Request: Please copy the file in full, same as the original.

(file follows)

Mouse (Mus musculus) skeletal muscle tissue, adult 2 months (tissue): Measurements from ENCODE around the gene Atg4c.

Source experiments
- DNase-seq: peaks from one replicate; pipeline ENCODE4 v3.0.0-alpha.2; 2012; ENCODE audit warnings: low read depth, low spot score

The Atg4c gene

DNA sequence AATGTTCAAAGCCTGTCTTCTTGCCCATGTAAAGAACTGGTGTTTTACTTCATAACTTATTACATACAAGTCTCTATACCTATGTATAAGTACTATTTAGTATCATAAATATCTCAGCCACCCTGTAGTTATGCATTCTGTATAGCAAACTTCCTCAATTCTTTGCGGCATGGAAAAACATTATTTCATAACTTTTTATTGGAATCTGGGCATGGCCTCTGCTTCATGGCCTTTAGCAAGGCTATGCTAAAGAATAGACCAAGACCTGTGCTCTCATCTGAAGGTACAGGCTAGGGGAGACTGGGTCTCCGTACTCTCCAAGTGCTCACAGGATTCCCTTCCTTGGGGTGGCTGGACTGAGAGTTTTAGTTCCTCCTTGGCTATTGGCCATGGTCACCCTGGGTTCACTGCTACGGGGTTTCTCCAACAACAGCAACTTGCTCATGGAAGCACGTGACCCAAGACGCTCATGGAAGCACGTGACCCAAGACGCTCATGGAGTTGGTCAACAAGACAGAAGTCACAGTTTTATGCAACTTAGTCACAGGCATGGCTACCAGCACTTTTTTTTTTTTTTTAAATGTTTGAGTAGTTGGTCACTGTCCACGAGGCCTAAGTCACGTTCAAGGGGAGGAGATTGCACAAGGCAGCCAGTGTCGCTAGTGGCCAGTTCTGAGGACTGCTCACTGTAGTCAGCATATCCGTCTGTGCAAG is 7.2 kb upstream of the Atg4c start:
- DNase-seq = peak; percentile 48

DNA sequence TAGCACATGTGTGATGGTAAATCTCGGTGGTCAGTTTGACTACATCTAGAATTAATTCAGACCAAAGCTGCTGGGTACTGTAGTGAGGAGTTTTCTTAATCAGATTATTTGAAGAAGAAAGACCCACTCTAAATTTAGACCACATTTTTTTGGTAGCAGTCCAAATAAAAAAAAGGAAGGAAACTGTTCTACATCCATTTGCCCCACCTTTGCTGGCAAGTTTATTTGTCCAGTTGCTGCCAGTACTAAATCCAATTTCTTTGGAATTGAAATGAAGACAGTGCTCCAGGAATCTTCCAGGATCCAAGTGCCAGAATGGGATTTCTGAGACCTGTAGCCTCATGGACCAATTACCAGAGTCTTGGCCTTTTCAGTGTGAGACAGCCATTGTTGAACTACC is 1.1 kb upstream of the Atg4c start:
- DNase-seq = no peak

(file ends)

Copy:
Mouse (Mus musculus) skeletal muscle tissue, adult 2 months (tissue): Measurements from ENCODE around the gene Atg4c.

Source experiments
- DNase-seq: peaks from one replicate; pipeline ENCODE4 v3.0.0-alpha.2; 2012; ENCODE audit warnings: low read depth, low spot score

The Atg4c gene

DNA sequence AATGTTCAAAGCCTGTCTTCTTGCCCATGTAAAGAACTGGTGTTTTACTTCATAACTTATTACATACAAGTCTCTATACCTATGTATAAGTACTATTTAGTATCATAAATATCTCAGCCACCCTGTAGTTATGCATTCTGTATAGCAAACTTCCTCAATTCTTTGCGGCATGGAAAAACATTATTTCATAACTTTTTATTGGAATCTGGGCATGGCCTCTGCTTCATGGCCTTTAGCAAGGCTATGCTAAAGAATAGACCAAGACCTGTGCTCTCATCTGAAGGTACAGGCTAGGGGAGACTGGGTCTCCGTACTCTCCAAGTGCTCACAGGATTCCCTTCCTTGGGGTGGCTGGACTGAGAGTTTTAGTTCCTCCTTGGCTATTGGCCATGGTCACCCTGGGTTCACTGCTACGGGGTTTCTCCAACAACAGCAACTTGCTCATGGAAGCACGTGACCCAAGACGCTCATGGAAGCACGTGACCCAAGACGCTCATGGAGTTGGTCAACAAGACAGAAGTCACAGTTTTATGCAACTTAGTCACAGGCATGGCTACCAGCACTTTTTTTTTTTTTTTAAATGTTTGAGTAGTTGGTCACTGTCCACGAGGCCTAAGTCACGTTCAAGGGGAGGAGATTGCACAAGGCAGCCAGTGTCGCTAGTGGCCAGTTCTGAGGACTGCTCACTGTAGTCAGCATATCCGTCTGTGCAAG is 7.2 kb upstream of the Atg4c start:
- DNase-seq = peak; percentile 48

DNA sequence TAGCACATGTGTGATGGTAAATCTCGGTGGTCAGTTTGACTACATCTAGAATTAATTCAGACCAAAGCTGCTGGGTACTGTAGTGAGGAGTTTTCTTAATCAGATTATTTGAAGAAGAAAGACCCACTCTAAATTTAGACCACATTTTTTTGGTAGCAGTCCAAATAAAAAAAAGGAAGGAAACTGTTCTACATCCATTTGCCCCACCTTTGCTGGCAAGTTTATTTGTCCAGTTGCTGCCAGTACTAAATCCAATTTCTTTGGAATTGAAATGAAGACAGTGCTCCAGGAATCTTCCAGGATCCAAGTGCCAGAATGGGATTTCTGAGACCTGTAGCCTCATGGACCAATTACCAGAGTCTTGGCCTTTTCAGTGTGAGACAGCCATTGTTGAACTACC is 1.1 kb upstream of the Atg4c start:
- DNase-seq = no peak